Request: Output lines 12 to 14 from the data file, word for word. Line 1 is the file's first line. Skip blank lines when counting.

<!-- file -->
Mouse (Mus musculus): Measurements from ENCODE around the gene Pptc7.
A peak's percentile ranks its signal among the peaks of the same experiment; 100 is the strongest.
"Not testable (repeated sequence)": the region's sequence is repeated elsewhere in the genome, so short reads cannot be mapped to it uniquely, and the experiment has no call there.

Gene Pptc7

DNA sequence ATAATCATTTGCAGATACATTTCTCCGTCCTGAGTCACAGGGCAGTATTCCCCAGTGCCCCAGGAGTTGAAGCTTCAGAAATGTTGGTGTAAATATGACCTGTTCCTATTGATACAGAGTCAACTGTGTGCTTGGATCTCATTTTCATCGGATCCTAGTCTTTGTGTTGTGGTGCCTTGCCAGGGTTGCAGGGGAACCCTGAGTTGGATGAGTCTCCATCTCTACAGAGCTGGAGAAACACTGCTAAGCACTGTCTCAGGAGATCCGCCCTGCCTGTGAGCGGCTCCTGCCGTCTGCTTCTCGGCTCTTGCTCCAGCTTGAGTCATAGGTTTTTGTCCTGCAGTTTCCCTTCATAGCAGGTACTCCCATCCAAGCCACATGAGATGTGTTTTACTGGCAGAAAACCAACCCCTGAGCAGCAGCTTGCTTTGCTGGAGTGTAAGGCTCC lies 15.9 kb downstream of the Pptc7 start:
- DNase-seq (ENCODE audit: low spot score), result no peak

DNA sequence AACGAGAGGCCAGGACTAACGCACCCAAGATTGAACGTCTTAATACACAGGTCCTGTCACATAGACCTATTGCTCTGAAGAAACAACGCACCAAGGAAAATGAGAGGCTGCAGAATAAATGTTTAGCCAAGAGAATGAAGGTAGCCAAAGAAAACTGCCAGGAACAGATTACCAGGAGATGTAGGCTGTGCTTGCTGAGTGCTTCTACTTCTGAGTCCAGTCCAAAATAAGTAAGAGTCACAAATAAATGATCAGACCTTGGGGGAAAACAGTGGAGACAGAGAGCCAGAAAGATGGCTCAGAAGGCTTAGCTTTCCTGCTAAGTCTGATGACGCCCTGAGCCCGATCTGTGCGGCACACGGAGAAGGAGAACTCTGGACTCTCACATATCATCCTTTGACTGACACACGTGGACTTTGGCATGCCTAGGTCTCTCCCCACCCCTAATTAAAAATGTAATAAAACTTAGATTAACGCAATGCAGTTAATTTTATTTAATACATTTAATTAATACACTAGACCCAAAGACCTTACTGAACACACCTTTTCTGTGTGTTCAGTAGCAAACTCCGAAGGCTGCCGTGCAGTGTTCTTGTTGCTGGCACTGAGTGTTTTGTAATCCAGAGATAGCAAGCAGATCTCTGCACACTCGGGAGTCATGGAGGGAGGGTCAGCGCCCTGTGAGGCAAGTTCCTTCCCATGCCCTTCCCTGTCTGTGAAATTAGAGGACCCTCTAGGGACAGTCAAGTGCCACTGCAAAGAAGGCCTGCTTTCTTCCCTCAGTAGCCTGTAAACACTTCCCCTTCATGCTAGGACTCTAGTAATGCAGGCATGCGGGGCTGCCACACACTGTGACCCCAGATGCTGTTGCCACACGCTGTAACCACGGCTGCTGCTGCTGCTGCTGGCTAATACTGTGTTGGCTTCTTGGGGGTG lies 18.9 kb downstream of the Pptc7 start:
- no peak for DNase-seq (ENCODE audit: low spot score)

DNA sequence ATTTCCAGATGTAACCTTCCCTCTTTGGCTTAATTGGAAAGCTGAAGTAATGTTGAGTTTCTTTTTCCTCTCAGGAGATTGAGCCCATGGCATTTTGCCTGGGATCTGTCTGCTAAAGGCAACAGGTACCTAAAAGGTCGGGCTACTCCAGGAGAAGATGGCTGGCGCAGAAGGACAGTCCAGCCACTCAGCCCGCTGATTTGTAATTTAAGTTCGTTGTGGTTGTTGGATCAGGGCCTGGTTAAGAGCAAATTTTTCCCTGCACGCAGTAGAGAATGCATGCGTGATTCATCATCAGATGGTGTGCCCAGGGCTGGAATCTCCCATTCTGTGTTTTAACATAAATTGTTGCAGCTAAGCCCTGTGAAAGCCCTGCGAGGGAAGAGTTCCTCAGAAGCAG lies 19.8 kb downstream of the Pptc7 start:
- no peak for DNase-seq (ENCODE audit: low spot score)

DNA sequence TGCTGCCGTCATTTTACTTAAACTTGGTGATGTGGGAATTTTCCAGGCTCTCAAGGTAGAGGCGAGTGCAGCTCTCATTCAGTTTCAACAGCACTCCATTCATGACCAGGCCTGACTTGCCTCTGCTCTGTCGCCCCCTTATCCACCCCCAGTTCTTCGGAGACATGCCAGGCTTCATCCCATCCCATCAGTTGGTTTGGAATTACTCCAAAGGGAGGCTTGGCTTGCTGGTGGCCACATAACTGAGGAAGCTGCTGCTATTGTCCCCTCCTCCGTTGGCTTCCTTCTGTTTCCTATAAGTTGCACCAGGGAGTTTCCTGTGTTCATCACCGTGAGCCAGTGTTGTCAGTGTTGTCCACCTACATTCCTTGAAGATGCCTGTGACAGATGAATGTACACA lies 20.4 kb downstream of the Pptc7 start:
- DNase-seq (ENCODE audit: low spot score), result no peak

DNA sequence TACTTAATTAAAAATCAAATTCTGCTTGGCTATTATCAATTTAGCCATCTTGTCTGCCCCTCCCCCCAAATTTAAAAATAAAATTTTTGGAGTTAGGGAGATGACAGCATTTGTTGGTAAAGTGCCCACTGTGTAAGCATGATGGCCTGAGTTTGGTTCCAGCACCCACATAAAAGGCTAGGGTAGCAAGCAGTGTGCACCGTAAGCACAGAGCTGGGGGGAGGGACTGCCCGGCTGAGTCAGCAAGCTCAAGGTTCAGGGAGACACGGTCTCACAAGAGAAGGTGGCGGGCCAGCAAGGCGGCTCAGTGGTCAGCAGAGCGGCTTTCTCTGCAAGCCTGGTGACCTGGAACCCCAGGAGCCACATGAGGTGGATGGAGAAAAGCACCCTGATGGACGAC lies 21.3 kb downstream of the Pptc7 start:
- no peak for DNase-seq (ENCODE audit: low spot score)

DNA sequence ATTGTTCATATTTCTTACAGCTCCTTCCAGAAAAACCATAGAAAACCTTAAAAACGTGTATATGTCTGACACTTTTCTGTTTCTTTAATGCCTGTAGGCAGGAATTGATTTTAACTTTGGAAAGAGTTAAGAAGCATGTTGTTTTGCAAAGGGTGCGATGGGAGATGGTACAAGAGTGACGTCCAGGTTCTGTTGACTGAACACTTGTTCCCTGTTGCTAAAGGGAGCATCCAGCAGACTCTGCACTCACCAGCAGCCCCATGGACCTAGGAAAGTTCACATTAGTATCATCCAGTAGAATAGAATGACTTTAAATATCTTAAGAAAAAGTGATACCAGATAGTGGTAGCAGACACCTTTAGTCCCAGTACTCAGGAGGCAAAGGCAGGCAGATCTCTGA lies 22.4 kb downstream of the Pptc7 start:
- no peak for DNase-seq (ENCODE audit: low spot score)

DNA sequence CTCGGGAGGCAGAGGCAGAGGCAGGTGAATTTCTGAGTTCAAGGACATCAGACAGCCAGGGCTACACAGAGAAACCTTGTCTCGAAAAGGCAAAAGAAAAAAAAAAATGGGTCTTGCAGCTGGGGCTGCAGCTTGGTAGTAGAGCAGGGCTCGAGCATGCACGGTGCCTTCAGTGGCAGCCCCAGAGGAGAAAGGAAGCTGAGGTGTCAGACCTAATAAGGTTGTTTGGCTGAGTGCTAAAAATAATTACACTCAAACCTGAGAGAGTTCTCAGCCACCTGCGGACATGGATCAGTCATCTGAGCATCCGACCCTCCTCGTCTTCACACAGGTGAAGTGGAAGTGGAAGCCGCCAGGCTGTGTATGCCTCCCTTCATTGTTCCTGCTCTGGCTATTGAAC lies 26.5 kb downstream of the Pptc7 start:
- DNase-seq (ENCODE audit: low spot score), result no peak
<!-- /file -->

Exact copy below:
- DNase-seq (ENCODE audit: low spot score), result no peak

DNA sequence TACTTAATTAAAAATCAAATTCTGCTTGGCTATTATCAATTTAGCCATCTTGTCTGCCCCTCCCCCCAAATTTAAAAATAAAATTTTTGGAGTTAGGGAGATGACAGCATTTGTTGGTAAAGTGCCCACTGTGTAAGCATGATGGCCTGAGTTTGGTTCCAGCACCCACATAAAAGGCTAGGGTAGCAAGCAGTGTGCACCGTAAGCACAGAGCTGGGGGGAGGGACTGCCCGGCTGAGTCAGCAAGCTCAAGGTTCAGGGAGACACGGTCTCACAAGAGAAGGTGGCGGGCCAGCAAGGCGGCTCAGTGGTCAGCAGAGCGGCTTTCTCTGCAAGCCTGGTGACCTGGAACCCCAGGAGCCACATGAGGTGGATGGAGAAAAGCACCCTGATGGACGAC lies 21.3 kb downstream of the Pptc7 start:
- no peak for DNase-seq (ENCODE audit: low spot score)